Japan and TOEIC

This post is inspired by this recent tweet:

@tokyo_0: TOEFL scores from 30 Asian countries show Japan ranked 27th, with only Laos, Tajikistan and Cambodia trailing behind. http://t.co/rEcQebIpAa

What is also interesting is that there is no mention that TOEIC is not a good test of communicative ability. Of course there are other pertinent issues raised in the article (please take a look at it), but lets look at this issue. TOEIC is a test of English knowledge, or a persons knowledge about the grammar of this language, not a test of their practical language abilities. Despite this, the test has in the past been largely a grammar test, and only ten years ago added the listening section, and I believe it’s been updated some more.

Japanese senior high schools are in the habit of teaching for university entrance exams. However, Vygotskian Theory says that the best way to learn something is to use it. So, if you want to learn English, don’t waste time learning about it, start using it from the get go (from the beginning). As stated in a previous blog post titled Comprehensible Output Hypothesis, “We learn language while using language” (N. Ellis, 2005).

Comprehensible Output Hypothesis

An important element in language learning today, especially for the Communicative Approach advocates (like me) is the simple notion that,

“We learn language while using language”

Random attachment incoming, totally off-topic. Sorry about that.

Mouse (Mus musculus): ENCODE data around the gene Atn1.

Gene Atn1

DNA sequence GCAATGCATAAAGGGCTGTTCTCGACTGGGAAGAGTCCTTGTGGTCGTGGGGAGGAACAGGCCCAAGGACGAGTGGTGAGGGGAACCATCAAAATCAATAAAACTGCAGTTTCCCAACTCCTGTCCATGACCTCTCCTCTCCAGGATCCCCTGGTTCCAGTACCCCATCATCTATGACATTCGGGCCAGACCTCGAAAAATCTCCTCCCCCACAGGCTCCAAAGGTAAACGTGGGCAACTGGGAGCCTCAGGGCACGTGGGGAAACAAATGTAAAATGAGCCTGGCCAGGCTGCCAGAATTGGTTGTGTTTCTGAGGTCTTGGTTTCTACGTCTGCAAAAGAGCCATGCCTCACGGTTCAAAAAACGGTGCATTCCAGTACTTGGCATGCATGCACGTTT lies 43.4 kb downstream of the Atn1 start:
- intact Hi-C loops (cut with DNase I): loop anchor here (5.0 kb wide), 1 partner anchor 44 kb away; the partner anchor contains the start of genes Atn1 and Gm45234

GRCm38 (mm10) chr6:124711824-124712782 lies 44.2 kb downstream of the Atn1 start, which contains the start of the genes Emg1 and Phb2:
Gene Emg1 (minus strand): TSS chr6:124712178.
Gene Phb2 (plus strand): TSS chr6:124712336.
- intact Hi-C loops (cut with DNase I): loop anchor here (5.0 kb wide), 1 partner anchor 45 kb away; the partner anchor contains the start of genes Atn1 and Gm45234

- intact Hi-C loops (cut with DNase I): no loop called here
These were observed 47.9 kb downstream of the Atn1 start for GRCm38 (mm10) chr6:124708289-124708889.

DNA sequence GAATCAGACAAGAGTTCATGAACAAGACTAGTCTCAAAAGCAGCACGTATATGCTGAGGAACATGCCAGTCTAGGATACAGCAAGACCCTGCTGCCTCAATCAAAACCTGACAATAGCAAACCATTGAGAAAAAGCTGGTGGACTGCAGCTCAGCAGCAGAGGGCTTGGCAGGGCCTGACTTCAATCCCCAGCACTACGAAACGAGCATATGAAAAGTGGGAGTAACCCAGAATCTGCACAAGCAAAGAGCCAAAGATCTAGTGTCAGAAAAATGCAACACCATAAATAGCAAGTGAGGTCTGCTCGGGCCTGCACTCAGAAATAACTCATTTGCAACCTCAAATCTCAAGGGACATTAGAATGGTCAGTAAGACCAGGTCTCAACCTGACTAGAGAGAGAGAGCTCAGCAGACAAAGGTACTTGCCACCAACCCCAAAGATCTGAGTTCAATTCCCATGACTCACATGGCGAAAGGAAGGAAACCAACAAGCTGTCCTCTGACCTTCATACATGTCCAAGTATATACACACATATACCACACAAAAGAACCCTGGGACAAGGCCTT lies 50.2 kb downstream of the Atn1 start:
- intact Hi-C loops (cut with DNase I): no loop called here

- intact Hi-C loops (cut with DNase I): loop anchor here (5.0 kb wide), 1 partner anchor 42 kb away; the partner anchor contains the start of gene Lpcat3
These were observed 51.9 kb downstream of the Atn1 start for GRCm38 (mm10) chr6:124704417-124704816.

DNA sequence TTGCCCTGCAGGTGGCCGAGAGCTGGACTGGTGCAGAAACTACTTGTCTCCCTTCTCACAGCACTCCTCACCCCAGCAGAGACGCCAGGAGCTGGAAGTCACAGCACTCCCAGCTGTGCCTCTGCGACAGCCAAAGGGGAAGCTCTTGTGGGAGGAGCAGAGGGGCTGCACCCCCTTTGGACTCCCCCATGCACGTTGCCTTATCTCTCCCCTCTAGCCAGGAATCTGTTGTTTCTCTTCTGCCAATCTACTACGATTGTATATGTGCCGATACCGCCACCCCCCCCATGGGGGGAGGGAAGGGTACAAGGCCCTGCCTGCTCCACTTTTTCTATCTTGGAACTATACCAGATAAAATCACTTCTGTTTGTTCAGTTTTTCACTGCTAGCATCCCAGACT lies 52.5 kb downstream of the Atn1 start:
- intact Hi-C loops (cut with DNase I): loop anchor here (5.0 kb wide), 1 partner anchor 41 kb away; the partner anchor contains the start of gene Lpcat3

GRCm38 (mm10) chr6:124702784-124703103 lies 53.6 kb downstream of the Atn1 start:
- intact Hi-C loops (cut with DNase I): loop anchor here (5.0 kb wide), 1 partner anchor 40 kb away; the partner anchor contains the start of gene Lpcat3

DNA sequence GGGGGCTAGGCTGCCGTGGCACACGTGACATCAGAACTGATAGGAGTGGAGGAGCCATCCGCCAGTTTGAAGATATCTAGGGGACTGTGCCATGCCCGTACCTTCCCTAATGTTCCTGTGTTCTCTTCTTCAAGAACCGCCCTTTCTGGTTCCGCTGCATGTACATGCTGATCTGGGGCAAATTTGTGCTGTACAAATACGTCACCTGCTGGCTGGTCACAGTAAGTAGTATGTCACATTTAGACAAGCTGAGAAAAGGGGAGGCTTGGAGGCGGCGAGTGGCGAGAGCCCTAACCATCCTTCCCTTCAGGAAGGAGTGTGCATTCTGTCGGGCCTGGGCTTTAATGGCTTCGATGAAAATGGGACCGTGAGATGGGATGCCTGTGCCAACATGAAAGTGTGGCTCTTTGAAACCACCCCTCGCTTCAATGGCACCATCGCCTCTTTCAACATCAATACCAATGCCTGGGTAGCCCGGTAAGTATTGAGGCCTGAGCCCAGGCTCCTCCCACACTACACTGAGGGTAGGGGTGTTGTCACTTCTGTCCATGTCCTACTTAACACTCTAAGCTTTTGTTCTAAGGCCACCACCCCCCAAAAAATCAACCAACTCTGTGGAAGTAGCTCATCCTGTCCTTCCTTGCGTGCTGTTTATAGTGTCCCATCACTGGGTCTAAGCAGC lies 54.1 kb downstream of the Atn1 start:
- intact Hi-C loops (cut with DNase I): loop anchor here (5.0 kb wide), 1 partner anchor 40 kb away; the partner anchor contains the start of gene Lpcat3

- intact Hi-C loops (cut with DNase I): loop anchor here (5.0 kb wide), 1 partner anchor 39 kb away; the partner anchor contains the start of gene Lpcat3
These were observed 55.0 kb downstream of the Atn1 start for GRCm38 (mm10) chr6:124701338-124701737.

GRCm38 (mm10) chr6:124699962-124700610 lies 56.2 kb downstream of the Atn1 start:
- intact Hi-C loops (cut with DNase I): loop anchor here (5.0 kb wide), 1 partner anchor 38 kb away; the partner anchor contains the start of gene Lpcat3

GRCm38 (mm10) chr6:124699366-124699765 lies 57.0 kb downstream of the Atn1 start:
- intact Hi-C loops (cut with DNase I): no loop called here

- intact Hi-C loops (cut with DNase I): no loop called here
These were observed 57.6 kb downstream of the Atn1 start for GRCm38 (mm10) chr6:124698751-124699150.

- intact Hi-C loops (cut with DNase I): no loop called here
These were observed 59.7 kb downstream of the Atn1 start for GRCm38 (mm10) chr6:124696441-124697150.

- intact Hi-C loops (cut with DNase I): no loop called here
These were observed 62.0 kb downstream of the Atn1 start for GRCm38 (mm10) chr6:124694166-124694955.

(N. Ellis, 2005, cited in Dörneyi, 2009, p19). The idea is not new. Krashen famously said that learners ‘need’ lots of comprehensible input, as a apart of his “Comprehensible Input Hypothesis“. That is to say, for second language (L2) learners to ‘acquire’ language, it needs to be comprehensible to them and meaningful (relating to real-world needs). So, the language a teacher should use should be levelled down to the L2 learners, and the learners need to be able to understand it. This, apparently, drives language acquisition. In essence, a teacher can talk at their class all day long, and believe the learners are learning English, but they are not. Merril Swain (1985) showed that this did not work for Canadian students learning French as an L2. The students sat quiet in the room, while all of the French was produced by their teacher. This teacher-centered approach failed. In contrast, Swain showed that, instead, L2 learners need time to talk in the L2; our English students need practice time speaking and writing in English, as a means to learn English. Thus, the Comprehensible Output Hypothesis was created, probably in opposition to Krashen’s teacher-centered notions. Even though Swain’s work pre-dates Nick Ellis’s work, there is another Educational Psychologist who pre-dates both of these by almost a life time. Lev Vygotsky argued that to learn anything, you need to spend time doing it. So, let your students learn English by using it; give them lots of practice time.